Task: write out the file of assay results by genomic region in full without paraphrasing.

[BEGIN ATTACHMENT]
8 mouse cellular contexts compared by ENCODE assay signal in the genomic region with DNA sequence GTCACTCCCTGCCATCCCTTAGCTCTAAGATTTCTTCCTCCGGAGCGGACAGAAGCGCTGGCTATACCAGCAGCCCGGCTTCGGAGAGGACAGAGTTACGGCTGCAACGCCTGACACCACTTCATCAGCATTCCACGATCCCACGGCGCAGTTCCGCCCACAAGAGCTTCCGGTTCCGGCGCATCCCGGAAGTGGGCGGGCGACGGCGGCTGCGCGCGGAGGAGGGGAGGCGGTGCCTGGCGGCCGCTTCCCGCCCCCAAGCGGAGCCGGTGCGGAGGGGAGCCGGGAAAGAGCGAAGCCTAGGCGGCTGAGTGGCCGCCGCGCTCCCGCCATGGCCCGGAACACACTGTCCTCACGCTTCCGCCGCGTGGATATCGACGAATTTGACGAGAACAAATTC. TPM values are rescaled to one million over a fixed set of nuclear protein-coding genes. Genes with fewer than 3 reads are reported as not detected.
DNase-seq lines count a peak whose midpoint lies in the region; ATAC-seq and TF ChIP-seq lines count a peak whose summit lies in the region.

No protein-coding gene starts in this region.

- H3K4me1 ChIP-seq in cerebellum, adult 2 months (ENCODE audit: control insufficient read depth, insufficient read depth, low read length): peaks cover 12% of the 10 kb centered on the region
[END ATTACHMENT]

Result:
8 mouse cellular contexts compared by ENCODE assay signal in the genomic region with DNA sequence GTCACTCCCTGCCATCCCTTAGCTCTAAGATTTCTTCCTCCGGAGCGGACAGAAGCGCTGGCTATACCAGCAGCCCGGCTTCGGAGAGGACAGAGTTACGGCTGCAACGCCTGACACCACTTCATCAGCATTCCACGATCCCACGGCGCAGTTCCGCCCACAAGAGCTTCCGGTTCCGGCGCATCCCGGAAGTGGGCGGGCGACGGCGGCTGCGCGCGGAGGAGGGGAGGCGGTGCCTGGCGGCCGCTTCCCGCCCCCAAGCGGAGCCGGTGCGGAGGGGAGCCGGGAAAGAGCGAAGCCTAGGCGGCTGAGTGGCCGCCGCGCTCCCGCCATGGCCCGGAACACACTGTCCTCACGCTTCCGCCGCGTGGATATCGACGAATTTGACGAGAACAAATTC. TPM values are rescaled to one million over a fixed set of nuclear protein-coding genes. Genes with fewer than 3 reads are reported as not detected.
DNase-seq lines count a peak whose midpoint lies in the region; ATAC-seq and TF ChIP-seq lines count a peak whose summit lies in the region.

No protein-coding gene starts in this region.

- H3K4me1 ChIP-seq in cerebellum, adult 2 months (ENCODE audit: control insufficient read depth, insufficient read depth, low read length): peaks cover 12% of the 10 kb centered on the region